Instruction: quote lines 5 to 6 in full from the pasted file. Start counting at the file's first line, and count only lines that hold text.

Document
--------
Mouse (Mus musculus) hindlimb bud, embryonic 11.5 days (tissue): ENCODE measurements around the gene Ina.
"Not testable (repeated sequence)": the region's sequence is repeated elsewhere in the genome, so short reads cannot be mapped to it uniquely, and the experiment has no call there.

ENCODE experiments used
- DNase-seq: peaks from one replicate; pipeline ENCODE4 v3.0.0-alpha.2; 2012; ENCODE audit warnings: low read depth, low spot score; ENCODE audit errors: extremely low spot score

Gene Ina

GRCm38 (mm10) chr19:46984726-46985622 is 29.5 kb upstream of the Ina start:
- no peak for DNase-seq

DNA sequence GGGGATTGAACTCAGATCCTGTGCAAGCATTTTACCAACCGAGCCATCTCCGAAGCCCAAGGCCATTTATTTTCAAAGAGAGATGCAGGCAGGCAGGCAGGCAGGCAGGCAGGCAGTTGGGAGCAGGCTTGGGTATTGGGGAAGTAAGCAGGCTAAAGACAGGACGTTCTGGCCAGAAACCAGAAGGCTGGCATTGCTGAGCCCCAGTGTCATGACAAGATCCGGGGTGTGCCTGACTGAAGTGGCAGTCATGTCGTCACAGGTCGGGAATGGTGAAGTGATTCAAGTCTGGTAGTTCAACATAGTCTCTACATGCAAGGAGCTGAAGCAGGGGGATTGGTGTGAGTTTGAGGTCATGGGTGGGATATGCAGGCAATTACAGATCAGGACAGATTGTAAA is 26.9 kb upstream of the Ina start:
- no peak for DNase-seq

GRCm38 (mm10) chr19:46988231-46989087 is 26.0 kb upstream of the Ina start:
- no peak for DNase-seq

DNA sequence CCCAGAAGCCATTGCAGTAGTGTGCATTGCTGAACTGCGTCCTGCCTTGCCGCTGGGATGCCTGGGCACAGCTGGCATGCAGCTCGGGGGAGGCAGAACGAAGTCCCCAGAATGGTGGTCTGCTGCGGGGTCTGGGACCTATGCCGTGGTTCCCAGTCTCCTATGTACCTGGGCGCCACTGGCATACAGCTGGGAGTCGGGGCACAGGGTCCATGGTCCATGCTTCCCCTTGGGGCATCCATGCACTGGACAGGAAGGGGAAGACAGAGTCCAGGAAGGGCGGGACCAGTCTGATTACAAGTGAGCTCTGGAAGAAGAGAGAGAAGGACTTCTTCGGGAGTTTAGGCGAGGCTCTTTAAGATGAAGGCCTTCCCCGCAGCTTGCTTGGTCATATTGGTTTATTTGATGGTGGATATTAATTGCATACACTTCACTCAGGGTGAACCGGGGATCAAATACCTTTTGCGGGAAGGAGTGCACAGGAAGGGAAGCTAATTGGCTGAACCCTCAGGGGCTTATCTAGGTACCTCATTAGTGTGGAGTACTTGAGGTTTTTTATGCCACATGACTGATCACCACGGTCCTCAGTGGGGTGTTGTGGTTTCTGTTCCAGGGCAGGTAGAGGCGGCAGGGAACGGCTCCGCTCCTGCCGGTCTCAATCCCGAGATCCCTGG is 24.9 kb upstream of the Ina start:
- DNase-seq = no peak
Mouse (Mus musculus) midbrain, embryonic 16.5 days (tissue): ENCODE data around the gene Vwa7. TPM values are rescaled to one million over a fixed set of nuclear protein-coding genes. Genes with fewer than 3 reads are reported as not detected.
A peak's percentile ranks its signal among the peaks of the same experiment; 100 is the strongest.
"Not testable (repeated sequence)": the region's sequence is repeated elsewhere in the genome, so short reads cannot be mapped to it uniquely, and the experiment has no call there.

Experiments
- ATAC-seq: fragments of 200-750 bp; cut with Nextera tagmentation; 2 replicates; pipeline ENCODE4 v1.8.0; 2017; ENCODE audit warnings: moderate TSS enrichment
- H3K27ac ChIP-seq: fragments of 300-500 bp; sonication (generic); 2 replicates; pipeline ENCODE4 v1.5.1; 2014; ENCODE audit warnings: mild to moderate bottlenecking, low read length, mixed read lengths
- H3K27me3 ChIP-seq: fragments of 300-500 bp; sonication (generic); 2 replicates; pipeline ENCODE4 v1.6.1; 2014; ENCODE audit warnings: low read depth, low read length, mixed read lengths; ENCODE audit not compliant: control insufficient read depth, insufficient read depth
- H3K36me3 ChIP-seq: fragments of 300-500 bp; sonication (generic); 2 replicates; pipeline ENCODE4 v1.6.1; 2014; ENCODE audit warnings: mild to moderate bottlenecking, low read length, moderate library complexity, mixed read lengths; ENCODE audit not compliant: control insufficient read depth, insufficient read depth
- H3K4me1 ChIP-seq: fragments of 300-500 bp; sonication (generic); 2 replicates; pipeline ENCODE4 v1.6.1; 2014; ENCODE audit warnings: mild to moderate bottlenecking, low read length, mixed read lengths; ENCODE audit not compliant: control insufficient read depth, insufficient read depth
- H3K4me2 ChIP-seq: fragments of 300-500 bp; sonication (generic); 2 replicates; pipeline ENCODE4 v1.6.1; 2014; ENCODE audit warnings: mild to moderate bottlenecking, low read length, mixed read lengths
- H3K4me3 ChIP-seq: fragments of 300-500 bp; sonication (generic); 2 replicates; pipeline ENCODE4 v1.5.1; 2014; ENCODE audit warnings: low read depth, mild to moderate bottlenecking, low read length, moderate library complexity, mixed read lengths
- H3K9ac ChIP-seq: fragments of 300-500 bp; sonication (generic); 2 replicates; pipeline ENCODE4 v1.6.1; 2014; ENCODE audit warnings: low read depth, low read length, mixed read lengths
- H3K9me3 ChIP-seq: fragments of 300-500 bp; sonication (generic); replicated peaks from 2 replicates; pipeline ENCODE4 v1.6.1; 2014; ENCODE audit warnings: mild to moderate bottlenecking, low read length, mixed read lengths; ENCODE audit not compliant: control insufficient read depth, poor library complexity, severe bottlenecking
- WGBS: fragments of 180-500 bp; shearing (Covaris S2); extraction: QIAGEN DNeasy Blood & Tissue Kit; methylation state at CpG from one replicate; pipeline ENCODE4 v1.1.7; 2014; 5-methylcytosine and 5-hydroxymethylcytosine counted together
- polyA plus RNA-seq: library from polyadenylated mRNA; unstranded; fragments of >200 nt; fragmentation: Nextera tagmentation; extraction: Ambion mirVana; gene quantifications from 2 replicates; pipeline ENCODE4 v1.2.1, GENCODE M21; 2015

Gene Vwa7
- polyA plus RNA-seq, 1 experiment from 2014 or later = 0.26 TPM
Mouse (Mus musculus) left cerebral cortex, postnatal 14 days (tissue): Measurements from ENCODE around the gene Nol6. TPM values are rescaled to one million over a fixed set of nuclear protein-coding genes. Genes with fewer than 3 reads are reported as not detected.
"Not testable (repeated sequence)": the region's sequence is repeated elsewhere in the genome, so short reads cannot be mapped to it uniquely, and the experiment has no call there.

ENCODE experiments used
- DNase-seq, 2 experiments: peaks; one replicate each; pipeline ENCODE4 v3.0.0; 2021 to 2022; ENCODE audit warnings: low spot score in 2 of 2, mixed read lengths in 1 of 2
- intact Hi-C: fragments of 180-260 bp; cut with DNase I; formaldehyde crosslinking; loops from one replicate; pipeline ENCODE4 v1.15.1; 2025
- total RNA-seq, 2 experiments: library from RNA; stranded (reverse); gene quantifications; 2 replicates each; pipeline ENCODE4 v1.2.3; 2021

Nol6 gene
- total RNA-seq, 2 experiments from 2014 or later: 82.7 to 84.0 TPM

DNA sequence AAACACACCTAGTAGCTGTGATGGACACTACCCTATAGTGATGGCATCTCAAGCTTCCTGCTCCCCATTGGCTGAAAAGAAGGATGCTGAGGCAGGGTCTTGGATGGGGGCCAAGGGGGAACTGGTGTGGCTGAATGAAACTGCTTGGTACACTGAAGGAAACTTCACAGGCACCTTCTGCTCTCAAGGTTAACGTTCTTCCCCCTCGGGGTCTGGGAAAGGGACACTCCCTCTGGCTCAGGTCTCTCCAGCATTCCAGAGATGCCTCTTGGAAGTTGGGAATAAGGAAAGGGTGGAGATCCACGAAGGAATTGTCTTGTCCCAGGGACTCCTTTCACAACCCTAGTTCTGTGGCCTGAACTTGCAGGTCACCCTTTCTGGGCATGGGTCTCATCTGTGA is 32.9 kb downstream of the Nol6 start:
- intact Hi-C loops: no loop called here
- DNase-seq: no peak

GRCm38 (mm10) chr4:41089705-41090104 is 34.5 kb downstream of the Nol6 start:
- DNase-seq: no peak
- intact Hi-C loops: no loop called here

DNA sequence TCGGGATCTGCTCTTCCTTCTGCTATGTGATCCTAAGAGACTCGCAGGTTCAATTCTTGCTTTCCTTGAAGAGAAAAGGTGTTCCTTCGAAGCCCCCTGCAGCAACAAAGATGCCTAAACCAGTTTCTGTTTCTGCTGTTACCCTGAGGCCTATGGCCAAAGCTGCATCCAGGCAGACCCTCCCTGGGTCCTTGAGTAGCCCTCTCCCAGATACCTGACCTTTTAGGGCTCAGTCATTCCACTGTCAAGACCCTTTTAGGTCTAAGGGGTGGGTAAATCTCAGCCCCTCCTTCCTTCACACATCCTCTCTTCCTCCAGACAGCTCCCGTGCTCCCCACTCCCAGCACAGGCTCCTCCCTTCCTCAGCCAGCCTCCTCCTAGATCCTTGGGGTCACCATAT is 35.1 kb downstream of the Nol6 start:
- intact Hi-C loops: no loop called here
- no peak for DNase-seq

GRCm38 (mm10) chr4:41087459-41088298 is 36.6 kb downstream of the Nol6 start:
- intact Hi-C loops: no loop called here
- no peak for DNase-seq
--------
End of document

Gene Ina

GRCm38 (mm10) chr19:46984726-46985622 is 29.5 kb upstream of the Ina start: